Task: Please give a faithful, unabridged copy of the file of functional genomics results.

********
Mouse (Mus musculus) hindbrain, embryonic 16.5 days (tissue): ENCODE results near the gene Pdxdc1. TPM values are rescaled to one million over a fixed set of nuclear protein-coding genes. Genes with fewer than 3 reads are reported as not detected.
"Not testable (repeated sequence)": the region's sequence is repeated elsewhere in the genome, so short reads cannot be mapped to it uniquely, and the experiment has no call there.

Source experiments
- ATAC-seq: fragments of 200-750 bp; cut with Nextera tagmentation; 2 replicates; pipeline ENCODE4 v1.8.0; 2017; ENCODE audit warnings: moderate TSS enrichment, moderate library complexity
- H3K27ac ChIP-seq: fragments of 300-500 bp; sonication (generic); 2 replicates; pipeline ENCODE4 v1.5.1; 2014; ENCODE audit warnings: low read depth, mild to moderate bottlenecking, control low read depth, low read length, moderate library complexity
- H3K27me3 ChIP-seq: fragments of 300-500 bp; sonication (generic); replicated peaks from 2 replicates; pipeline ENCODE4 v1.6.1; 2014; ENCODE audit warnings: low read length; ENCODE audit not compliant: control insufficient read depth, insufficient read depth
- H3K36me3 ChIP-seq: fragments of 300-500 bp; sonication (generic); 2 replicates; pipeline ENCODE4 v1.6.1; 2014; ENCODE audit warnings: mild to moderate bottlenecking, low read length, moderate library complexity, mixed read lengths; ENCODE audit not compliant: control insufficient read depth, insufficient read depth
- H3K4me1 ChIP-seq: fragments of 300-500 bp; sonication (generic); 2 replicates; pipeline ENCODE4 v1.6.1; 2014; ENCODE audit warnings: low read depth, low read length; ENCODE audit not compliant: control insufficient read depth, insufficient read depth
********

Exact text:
Mouse (Mus musculus) hindbrain, embryonic 16.5 days (tissue): ENCODE results near the gene Pdxdc1. TPM values are rescaled to one million over a fixed set of nuclear protein-coding genes. Genes with fewer than 3 reads are reported as not detected.
"Not testable (repeated sequence)": the region's sequence is repeated elsewhere in the genome, so short reads cannot be mapped to it uniquely, and the experiment has no call there.

Source experiments
- ATAC-seq: fragments of 200-750 bp; cut with Nextera tagmentation; 2 replicates; pipeline ENCODE4 v1.8.0; 2017; ENCODE audit warnings: moderate TSS enrichment, moderate library complexity
- H3K27ac ChIP-seq: fragments of 300-500 bp; sonication (generic); 2 replicates; pipeline ENCODE4 v1.5.1; 2014; ENCODE audit warnings: low read depth, mild to moderate bottlenecking, control low read depth, low read length, moderate library complexity
- H3K27me3 ChIP-seq: fragments of 300-500 bp; sonication (generic); replicated peaks from 2 replicates; pipeline ENCODE4 v1.6.1; 2014; ENCODE audit warnings: low read length; ENCODE audit not compliant: control insufficient read depth, insufficient read depth
- H3K36me3 ChIP-seq: fragments of 300-500 bp; sonication (generic); 2 replicates; pipeline ENCODE4 v1.6.1; 2014; ENCODE audit warnings: mild to moderate bottlenecking, low read length, moderate library complexity, mixed read lengths; ENCODE audit not compliant: control insufficient read depth, insufficient read depth
- H3K4me1 ChIP-seq: fragments of 300-500 bp; sonication (generic); 2 replicates; pipeline ENCODE4 v1.6.1; 2014; ENCODE audit warnings: low read depth, low read length; ENCODE audit not compliant: control insufficient read depth, insufficient read depth